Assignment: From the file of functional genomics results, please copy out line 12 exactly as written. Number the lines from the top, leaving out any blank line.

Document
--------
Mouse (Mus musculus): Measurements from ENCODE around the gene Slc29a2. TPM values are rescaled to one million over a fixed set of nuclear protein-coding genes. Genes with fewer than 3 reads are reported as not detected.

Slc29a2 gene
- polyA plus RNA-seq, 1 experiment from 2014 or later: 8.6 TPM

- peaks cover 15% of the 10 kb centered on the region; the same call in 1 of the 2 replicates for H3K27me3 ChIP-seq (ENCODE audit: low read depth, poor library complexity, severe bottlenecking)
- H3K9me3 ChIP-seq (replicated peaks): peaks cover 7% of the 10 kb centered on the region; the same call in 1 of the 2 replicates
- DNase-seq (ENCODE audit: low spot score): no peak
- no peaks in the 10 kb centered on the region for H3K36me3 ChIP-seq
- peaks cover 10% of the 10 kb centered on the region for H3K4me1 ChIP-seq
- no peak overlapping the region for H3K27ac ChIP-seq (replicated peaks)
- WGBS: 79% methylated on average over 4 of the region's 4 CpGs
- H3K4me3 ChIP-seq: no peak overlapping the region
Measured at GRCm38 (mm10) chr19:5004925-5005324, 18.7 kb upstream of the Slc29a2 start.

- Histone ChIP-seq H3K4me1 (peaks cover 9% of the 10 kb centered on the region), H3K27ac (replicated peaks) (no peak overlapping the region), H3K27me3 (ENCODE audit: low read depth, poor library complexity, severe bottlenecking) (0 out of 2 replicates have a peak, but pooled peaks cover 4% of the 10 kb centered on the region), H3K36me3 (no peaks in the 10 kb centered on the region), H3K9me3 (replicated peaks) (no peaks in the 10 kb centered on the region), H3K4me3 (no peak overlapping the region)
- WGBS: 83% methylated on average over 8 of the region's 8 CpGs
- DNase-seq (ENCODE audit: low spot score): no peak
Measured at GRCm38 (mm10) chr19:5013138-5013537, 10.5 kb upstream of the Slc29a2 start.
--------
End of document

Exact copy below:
Measured at GRCm38 (mm10) chr19:5004925-5005324, 18.7 kb upstream of the Slc29a2 start.